Finally, families should consider the added costs to the family if one of the parents is gone.  Will there be an increased need for daycare or housekeeping as the surviving spouse continues to work?  This could cost an additional $15,000 to $20,000 per year, depending on the number of children, etc.  For two children, a working single parent would need to have some kind of back-up, and we estimate that cost at an additional $15,000, until the kids are 16.  This would be funded in much the same way as the lost income, and would require approximately $100,000 to $200,000 (in our example) of insurance benefit.

Last, you might want to consider adding some small extras, such as an education fund and some final expenses, in order to deal with added burdens to the surviving spouse. The big question is “where do I get this stuff?”  There are two sources.  First, your company employee benefits plan likely has some kind of benefit, and there might be the opportunity to apply for more.  These company plans tend to be less expensive, but you run the risk of losing coverage if you leave your employer.

Your other option is to find a licensed insurance broker who can take you through the options.  Most young families should consider term insurance, which is an inexpensive method of providing a benefit.  There are other plans that have more permanent options, and that build up an investment value over time, but these can be looked at later, when you have some excess savings.  The important thing is to get some insurance in place and make sure that everyone is taken care of.

Heads Up Dad – Money

Hi all, and welcome to Heads Up Dad, Money.

The intent of this section is to generate some discussion about the financial strains of parenting.  Believe it or not, parenting and finances generally don’t mix.  Kids are expensive, and there are not a great deal of programs that help parents run the finances and their families at the same time.  Canada is a great country to live in, and we are lucky to be able to raise kids here (one year parental leave, etc), but financial literacy has only recently come into the foreground in our education system (too late for us!).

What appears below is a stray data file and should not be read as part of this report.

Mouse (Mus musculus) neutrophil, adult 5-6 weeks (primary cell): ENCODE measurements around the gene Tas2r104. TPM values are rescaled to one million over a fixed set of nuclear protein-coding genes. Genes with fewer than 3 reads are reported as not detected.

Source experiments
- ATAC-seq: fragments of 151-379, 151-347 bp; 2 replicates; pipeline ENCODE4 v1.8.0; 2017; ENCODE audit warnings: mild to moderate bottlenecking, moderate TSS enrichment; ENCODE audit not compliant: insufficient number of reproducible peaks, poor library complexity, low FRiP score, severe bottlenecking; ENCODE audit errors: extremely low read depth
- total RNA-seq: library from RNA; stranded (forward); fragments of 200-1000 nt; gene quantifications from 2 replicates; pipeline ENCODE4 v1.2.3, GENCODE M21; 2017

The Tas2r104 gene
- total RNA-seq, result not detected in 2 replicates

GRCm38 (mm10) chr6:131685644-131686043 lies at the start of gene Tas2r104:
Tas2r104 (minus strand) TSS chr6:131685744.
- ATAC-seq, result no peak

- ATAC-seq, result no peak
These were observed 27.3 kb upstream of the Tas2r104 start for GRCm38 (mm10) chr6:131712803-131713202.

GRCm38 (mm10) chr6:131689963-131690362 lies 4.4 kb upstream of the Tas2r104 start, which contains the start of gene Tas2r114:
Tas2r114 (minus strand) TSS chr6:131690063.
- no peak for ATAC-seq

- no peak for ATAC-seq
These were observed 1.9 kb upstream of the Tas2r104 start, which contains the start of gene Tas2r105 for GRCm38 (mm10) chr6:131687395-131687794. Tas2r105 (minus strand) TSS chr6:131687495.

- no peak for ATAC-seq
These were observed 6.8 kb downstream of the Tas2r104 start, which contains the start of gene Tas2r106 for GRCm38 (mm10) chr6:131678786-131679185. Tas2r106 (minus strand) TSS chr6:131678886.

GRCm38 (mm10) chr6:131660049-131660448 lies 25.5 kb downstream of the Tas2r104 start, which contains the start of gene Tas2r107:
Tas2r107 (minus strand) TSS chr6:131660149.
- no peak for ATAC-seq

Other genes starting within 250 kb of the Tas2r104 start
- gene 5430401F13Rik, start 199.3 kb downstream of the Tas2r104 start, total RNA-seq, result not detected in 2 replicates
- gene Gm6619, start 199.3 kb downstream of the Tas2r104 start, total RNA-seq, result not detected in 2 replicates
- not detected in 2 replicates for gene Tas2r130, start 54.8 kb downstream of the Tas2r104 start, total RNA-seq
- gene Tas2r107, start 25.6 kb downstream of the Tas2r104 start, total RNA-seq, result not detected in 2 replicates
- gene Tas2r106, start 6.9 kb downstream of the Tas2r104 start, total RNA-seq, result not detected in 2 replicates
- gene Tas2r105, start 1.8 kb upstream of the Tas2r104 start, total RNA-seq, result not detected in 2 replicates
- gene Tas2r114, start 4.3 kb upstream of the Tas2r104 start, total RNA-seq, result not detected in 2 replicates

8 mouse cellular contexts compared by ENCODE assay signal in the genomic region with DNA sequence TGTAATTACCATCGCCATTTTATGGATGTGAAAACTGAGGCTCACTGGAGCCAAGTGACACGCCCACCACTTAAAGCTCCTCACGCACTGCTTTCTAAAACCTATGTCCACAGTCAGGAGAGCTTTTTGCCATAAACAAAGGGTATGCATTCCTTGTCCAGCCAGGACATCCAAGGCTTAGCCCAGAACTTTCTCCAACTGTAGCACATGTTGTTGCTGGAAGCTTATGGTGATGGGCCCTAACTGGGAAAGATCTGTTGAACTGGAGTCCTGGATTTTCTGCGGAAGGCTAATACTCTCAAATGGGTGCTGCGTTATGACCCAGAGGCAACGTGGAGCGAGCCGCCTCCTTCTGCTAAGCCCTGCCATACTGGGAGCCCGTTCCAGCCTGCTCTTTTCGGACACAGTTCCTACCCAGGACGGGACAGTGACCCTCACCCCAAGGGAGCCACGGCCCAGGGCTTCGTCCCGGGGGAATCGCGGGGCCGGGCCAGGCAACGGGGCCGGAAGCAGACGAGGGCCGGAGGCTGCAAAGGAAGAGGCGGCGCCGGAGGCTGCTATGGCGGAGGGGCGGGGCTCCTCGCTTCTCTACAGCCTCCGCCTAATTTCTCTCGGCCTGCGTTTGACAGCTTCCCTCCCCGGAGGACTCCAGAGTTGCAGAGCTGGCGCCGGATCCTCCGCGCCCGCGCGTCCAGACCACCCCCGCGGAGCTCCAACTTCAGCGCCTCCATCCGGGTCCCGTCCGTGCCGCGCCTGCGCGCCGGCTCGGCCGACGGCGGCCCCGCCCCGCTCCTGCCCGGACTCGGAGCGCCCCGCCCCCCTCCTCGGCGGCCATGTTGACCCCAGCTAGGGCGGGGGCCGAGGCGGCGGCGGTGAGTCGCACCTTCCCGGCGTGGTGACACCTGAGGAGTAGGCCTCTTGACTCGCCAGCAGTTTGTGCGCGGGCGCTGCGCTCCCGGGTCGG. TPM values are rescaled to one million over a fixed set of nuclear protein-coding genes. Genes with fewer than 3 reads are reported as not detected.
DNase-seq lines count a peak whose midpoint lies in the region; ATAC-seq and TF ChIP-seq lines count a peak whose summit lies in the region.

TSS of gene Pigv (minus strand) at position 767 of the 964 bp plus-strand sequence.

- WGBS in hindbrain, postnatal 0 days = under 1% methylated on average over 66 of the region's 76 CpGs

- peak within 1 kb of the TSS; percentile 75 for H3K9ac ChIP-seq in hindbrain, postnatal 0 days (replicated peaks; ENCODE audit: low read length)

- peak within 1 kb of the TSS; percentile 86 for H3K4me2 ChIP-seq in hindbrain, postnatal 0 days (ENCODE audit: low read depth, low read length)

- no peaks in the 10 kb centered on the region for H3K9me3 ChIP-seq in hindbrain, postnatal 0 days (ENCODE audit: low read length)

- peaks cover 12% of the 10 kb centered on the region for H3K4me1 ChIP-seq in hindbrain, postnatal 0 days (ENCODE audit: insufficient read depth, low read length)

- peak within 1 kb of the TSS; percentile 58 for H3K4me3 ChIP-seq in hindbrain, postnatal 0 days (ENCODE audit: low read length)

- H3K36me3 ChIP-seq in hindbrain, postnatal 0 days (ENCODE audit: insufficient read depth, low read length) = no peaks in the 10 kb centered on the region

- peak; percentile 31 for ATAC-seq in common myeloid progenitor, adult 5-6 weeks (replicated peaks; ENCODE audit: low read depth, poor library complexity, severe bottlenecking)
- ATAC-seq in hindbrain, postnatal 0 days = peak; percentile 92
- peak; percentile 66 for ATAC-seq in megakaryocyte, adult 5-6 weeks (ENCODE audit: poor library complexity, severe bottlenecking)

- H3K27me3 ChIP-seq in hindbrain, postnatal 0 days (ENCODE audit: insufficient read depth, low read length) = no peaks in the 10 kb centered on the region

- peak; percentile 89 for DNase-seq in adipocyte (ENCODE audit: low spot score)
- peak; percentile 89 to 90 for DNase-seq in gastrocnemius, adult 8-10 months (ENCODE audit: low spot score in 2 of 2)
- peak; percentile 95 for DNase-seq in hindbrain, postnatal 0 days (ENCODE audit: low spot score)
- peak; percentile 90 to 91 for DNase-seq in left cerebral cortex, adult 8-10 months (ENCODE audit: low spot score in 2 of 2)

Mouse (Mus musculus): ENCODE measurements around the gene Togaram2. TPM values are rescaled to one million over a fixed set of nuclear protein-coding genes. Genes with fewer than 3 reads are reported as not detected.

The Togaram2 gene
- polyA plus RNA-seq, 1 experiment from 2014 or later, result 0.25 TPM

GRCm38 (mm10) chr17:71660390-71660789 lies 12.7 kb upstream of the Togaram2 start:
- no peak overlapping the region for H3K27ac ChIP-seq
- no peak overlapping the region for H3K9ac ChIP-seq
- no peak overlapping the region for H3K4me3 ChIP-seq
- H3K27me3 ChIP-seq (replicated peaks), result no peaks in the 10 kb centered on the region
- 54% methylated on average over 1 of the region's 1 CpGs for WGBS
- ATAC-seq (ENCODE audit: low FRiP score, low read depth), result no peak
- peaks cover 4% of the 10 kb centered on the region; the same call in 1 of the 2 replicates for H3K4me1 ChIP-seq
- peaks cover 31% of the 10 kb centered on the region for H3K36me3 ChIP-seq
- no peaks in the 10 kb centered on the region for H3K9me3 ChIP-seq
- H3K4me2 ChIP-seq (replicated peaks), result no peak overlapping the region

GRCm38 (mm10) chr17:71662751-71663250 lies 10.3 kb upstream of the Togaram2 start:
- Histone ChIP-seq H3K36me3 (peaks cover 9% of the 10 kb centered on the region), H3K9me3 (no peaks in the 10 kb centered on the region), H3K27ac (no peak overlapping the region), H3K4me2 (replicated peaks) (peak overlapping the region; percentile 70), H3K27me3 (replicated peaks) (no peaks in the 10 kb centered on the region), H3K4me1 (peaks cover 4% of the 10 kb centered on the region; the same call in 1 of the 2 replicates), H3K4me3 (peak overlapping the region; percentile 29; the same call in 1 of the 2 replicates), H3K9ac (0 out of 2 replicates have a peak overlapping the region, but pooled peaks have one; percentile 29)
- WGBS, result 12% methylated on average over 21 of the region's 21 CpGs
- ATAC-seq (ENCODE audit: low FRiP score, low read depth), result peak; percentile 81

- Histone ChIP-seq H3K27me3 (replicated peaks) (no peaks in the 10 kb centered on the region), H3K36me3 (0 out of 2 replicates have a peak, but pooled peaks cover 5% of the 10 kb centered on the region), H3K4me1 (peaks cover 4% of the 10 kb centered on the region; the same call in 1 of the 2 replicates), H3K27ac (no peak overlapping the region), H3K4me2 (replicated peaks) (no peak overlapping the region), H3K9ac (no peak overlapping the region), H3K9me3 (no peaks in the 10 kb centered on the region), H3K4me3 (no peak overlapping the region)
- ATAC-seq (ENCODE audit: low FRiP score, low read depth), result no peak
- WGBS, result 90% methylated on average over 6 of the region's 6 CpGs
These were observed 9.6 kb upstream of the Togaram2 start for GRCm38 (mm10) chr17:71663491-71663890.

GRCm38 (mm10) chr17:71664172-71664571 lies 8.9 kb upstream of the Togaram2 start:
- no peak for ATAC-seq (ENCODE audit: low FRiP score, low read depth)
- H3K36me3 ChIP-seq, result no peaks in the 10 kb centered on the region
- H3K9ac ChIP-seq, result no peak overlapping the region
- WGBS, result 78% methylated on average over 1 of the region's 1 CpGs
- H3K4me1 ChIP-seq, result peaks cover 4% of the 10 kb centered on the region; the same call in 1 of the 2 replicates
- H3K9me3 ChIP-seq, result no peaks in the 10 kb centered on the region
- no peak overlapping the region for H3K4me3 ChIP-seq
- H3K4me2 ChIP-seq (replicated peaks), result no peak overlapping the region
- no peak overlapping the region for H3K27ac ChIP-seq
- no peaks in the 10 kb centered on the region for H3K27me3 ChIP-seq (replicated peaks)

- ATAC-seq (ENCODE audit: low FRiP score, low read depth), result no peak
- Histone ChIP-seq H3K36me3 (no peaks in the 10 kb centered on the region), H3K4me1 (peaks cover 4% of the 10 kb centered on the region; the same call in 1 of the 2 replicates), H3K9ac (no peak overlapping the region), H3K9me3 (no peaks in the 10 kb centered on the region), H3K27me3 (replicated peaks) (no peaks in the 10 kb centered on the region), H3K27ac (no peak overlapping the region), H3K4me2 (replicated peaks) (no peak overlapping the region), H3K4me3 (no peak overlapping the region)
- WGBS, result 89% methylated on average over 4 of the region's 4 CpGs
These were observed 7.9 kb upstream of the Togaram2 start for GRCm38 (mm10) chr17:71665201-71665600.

Some ground rules about this section:

  • questions are always appreciated, and gives lots of ideas about future posts
  • feel free to post comments publicly to generate discussion and debate
  • feel free to contact me directly if you feel the question is more discreet
  • let’s keep this away from an investment forum (you can try my company blog for that – see RSS feeds to the right)

So, Dads, what we have to do is find time to negotiate the various pleasures and pitfalls of parenting, and also understand that money is an integral part of keeping a household running smoothly.  Money does not buy happiness, to be sure, but lack of money can create stress and strain in even the strongest of family relationships.

The main focus of this section will be to try and shed some light on some common strategies and opportunities to help you make the money problem a little easier and more enjoyable to deal with.  Most people agree that they will remain healthy if they eat wisely, stay hydrated, and get lots of sleep—and if they do all of that, they will have a better than average chance at a long and healthy life.  The good news is that, with similar simplicity, your wealth and financial success is going really to come down to how you approach three broad elements:

  • planning
  • discipline
  • tax

Avoiding, reducing, or simply dealing with taxes can be the single most important way to help you bolster your wealth as you move forward.  Planning and discipline you can supply on your own, perhaps with some coaching. Keep your eyes away from the financial junkfood that you see day-to-day on TV about “the markets” and how people who claim they have a one-size-fits-all solution that can help you achieve your retirement goals – picking the “hot stock” or latest investment product will not make your financial situation any better.  Instead, trust your gut and instinct, stick to some simple, straight forward basics, and you should be well on your way to making money—an situation that enhances your experience as a Dad, not one that frustrates the journey.